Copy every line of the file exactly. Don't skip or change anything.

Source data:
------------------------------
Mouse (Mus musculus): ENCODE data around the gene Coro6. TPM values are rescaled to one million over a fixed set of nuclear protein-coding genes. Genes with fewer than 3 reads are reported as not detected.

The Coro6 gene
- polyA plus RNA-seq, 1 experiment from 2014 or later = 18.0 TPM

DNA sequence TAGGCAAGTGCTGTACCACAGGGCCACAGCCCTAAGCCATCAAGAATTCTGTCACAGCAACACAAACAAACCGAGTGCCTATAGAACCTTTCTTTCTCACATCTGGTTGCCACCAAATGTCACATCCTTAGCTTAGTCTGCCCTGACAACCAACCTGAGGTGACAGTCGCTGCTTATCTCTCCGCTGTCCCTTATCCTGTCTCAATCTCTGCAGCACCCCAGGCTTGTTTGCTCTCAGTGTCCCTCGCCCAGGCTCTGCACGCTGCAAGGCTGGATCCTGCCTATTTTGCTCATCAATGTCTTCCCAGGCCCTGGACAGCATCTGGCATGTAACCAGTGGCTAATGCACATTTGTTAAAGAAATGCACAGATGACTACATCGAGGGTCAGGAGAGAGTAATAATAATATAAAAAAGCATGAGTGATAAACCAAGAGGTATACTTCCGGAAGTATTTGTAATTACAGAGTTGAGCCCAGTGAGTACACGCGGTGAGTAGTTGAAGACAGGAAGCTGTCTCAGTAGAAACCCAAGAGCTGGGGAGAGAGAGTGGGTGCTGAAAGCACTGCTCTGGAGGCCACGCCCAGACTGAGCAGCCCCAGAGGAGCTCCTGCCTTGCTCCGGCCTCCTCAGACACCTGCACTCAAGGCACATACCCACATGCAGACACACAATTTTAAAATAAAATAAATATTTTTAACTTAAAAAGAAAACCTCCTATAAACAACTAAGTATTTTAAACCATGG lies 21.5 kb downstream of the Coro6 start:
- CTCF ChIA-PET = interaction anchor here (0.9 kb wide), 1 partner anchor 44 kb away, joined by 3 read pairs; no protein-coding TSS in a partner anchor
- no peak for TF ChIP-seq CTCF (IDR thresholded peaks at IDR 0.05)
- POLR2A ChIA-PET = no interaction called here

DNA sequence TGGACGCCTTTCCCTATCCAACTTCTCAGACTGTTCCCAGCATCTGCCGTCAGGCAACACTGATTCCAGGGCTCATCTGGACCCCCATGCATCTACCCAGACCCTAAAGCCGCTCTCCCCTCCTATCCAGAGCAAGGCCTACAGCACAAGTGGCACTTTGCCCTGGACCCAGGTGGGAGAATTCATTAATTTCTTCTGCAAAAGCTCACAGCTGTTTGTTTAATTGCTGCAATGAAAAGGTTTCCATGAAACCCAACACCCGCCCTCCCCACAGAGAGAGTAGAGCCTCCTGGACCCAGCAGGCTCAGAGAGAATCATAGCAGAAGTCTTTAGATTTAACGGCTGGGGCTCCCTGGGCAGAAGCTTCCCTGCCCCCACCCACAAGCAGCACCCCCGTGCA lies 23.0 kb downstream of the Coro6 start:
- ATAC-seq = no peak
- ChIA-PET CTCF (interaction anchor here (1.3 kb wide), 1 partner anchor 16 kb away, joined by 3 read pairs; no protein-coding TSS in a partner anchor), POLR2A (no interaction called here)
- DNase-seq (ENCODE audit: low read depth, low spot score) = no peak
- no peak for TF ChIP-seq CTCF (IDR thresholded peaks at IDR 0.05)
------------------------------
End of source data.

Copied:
Mouse (Mus musculus): ENCODE data around the gene Coro6. TPM values are rescaled to one million over a fixed set of nuclear protein-coding genes. Genes with fewer than 3 reads are reported as not detected.

The Coro6 gene
- polyA plus RNA-seq, 1 experiment from 2014 or later = 18.0 TPM

DNA sequence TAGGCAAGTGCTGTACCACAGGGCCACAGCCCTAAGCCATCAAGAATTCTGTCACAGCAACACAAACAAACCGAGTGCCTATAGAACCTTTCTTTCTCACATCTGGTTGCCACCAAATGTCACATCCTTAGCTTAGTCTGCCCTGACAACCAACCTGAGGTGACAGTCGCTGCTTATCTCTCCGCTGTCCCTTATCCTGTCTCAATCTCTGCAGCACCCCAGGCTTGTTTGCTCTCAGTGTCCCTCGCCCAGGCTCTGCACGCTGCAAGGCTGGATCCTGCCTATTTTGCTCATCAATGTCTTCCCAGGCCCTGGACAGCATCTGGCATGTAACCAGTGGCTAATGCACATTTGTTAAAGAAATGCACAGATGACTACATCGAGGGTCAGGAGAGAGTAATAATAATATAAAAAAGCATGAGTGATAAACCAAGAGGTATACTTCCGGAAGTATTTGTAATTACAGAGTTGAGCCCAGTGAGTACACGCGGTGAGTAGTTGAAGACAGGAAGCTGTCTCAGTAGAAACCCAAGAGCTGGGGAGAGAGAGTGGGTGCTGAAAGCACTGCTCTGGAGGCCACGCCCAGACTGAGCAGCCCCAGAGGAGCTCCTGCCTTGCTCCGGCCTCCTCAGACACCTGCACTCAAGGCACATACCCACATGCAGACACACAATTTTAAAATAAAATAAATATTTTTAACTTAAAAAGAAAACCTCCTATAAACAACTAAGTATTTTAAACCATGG lies 21.5 kb downstream of the Coro6 start:
- CTCF ChIA-PET = interaction anchor here (0.9 kb wide), 1 partner anchor 44 kb away, joined by 3 read pairs; no protein-coding TSS in a partner anchor
- no peak for TF ChIP-seq CTCF (IDR thresholded peaks at IDR 0.05)
- POLR2A ChIA-PET = no interaction called here

DNA sequence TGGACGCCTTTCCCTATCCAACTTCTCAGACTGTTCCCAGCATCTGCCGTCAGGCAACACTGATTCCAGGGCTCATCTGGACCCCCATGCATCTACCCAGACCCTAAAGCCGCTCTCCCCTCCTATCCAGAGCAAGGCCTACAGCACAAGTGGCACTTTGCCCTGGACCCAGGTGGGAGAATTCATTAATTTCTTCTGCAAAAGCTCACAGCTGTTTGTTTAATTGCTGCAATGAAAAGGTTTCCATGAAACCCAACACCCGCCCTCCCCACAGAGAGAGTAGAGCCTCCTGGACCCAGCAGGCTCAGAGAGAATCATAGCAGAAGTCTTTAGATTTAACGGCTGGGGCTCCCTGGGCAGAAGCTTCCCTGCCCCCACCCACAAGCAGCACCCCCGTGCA lies 23.0 kb downstream of the Coro6 start:
- ATAC-seq = no peak
- ChIA-PET CTCF (interaction anchor here (1.3 kb wide), 1 partner anchor 16 kb away, joined by 3 read pairs; no protein-coding TSS in a partner anchor), POLR2A (no interaction called here)
- DNase-seq (ENCODE audit: low read depth, low spot score) = no peak
- no peak for TF ChIP-seq CTCF (IDR thresholded peaks at IDR 0.05)